Bringing Classic Tales to a Modern Reader: Literature as Comics This is the eleventh installment of an ongoing series written for the blog by Richard Graham. Richard is an associate professor and media services librarian at the University of Nebraska-Lincoln, where he studies the educational use of comics and serves as the film and art history liaison. His posts examine the connections of UNL, Nebraska, and the larger literary world with the comics medium.
The Prairie Schooner Blog
A monthly book review in brief from the staff of the Prairie Schooner and associates.
Vol. 2 Issue 2. April 2013. Ed. James Madison Redd
Reviewed by Caitie Leibman
Frank in its frustrations, Rachel Hadas’s collection The Golden Road seeks to capture “lives in progress,” as they are marked by changing seasons, evolving relationships, and aging bodies. The poems explore fifty years of memories, from summers spent at a family home to the gradual dementia suffered by the poet’s husband. Throughout, Hadas examines the challenges of holding steady a relative identity within a forever-moving universe.
When the human sphere proves a painful one—full of fading connections and feelings of “transparency”—Hadas uses the natural realm to negotiate painful experiences. She writes, “Going outside, you brace yourself for cold. / But by the time you’re used to it enough / to stand up straight . . . raise your head and face into the wind, / you face another weather. So with this: / I drank your diagnosis, took it in.” The poet’s husband slowly disappears, but her mindfulness of her surroundings and the seasons creates the tiniest bit of order out of the “uneasy human silence” found in loneliness.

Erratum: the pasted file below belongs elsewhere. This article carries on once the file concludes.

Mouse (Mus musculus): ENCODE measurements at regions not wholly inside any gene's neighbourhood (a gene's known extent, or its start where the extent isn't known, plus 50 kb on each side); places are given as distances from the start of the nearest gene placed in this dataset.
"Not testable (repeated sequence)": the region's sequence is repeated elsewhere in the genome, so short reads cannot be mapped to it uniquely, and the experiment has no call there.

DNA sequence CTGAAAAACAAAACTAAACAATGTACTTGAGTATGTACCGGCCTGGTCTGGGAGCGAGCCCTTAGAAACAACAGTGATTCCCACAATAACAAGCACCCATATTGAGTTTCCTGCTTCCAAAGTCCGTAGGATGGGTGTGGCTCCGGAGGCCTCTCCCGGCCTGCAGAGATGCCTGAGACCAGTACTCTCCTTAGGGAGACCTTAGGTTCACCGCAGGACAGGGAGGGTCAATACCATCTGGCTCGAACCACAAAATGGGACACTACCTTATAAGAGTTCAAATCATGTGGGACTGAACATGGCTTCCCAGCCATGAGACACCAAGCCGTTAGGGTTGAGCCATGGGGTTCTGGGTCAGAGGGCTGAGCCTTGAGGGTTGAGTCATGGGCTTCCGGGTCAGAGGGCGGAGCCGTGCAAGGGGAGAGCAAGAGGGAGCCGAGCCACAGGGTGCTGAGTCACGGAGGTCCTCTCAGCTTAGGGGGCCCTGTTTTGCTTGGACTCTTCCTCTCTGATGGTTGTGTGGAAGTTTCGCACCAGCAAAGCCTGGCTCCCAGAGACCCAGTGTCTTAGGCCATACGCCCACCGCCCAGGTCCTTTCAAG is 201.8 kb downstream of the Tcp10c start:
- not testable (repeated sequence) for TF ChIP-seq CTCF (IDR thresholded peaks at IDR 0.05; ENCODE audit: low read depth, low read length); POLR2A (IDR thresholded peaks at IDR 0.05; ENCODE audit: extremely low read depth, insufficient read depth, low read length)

Hadas’s work does convey comfort: by sharing her journey, she tells us that we are not alone in the pain of loss. As Hadas tries to delineate how “the shadow” of dementia “started ever so slowly creeping” over her husband, the intimacy of her poetry invites the readers to reflect on their own ill and aging loved ones. She provides a center of “gliding quiet and fresh perspective” from which to engage these topics and emotions.
“Nature moves on,” Hadas writes. It shapes even the most familiar places, those separate and away spaces to which we escape. Though we may pause to reflect along our journeys—as Hadas has, so thoughtfully, on the page—the shifting world will not cease: “I looked up / And saw the sky had changed.”
Reviewed by James Madison Redd
In The Hours of the Cardinal, the acrobatic poet Richard Lyons stretches the line and time to resurrect his deceased mother. Lyons memorializes Agnes (an ordinary person to a lesser writer who lacks perspicacity) among continuous allusions to everlasting artists. Just as life is never long enough, the page seems too short to contain the lyrical elegance of this collection. As the poet begins a journey into the Greek underworld, Charon’s oar strikes Styx, memory revives. A mournful cadence ticks off each second of The Hours of the Cardinal, yet the dreamlike imagery and ceaseless lines of these boundless poems pleasingly deceive the reader—time no longer exists, past and present survive at once, we walk among the dead and the living, we can live again in the wombs of our mothers and be reborn. In this collection, poetry sustains, not through the exuberance of Whitman, but through the indomitable longing of a poet who believes in the power of art to spite the constraints of time and space. I listen to a cardinal’s voice on a Mississippi spring day, and wish Lyons luck on his heroic quest to draw life from death. I am reminded of the power of poetry to attain the unattainable.